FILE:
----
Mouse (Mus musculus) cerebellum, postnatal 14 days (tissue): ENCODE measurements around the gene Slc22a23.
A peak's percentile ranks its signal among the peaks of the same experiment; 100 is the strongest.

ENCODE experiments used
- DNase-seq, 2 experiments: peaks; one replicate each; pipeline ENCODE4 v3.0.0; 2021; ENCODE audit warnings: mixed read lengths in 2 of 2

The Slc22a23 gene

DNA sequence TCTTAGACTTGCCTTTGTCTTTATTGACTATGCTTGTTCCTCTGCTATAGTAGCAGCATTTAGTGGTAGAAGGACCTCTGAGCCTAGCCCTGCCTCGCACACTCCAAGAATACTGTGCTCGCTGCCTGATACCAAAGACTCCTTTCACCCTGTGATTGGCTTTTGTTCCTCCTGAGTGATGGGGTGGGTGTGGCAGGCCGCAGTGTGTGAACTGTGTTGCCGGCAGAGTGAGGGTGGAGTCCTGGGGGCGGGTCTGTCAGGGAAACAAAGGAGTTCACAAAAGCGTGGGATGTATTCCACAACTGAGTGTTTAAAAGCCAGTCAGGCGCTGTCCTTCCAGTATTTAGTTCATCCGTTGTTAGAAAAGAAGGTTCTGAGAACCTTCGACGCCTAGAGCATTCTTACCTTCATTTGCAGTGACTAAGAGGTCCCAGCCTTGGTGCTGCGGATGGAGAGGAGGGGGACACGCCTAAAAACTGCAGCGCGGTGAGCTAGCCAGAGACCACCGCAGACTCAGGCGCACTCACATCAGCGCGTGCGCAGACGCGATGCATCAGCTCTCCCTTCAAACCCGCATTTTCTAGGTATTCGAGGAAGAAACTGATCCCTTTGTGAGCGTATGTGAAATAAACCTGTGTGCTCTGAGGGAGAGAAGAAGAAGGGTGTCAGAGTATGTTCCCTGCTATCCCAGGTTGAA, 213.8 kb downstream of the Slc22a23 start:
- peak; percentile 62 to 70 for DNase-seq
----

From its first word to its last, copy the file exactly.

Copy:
Mouse (Mus musculus) cerebellum, postnatal 14 days (tissue): ENCODE measurements around the gene Slc22a23.
A peak's percentile ranks its signal among the peaks of the same experiment; 100 is the strongest.

ENCODE experiments used
- DNase-seq, 2 experiments: peaks; one replicate each; pipeline ENCODE4 v3.0.0; 2021; ENCODE audit warnings: mixed read lengths in 2 of 2

The Slc22a23 gene

DNA sequence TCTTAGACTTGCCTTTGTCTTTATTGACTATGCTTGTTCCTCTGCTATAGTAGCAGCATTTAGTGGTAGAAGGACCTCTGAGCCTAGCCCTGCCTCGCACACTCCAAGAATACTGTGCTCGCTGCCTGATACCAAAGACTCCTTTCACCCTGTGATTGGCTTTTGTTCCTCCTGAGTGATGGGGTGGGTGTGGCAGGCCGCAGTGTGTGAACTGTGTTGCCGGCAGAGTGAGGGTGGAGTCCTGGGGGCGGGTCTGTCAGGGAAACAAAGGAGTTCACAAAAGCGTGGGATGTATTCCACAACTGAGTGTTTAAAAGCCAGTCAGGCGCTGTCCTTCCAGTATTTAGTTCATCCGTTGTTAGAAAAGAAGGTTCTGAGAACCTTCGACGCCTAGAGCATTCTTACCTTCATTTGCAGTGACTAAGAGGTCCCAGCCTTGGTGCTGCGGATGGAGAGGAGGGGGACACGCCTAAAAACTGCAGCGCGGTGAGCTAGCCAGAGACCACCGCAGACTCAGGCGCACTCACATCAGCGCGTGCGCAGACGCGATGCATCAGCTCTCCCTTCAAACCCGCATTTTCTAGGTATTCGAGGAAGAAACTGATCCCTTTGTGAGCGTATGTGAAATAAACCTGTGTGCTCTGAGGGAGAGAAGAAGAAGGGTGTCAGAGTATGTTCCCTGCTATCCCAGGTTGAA, 213.8 kb downstream of the Slc22a23 start:
- peak; percentile 62 to 70 for DNase-seq